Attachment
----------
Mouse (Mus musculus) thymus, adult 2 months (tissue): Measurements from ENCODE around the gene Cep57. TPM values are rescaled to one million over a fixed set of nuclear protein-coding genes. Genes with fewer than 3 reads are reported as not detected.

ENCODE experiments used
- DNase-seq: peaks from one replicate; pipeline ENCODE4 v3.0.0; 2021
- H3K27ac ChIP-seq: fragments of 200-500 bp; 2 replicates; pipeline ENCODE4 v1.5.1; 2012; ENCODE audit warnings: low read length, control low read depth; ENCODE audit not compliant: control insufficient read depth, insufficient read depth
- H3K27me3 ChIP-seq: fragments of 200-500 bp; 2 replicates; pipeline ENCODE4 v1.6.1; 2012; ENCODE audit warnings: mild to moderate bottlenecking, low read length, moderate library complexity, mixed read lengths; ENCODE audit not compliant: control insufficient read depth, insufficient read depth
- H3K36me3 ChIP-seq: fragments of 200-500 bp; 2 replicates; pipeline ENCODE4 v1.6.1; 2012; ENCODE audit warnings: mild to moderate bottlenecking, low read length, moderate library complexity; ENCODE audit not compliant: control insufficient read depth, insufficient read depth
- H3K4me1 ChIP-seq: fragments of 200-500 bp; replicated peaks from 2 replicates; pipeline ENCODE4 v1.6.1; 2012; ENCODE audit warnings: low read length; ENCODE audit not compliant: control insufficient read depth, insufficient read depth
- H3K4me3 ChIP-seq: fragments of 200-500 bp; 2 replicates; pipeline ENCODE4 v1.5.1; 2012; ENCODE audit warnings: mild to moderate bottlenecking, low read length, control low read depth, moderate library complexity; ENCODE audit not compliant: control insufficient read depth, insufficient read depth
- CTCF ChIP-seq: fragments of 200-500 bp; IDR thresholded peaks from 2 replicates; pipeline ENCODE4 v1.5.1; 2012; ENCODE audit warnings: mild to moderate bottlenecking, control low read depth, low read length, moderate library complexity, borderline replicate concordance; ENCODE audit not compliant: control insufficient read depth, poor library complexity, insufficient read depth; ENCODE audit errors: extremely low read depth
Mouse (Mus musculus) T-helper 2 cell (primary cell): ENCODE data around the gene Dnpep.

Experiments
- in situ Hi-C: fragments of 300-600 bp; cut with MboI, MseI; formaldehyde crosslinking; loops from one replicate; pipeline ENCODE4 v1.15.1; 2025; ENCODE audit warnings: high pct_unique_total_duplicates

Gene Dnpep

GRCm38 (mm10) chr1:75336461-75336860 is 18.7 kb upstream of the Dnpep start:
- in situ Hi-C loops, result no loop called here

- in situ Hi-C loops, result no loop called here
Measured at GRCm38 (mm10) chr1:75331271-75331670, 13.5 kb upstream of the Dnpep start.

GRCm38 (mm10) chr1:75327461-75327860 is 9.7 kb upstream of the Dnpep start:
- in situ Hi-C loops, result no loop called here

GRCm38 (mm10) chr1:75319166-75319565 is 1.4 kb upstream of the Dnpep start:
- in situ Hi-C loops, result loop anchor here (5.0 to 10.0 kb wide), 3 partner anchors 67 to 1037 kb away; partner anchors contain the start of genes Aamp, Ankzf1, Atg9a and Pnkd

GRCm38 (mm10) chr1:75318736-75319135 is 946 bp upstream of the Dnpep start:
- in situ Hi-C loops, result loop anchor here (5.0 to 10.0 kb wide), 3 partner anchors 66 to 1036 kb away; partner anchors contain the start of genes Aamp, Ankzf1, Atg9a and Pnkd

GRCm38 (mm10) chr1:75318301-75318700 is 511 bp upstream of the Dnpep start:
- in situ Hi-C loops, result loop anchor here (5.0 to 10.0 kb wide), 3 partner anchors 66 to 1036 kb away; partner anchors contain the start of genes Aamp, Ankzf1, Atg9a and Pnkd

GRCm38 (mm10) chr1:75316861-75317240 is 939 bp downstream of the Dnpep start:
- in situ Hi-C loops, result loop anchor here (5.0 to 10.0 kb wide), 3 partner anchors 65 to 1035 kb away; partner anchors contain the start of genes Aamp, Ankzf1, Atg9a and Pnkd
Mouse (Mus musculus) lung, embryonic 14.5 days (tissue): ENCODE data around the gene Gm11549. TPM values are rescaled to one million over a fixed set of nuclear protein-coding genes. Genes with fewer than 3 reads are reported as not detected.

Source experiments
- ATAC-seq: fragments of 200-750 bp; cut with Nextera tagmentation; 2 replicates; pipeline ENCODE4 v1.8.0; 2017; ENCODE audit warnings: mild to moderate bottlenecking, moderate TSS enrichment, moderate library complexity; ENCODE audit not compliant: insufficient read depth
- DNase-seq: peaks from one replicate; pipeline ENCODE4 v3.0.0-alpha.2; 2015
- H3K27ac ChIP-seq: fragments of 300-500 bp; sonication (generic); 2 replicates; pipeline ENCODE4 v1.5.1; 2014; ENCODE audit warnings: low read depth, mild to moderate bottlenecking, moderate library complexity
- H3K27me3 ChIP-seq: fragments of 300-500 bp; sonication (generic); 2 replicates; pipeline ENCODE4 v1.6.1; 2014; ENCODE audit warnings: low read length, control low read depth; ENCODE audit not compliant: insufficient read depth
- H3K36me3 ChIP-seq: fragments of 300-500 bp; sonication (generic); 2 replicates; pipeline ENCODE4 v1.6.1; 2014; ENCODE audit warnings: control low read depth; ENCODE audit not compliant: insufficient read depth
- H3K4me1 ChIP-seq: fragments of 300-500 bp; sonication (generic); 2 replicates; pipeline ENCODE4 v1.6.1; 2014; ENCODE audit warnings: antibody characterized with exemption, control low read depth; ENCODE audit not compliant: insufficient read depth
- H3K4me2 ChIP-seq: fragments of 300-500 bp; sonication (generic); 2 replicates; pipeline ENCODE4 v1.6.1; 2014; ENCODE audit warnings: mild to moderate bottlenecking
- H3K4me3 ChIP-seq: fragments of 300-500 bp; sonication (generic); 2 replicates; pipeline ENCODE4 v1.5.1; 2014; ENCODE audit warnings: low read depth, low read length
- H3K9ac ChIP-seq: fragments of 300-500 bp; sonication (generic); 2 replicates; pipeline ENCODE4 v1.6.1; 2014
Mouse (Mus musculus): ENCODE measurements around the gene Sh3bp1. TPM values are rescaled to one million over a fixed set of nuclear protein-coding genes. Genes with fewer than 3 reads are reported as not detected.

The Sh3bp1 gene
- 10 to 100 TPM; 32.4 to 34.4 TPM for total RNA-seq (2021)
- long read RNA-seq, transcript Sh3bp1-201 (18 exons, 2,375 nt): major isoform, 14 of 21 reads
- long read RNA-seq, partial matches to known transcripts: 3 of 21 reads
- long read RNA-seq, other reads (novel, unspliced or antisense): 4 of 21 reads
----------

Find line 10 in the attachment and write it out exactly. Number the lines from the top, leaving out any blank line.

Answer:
Mouse (Mus musculus) T-helper 2 cell (primary cell): ENCODE data around the gene Dnpep.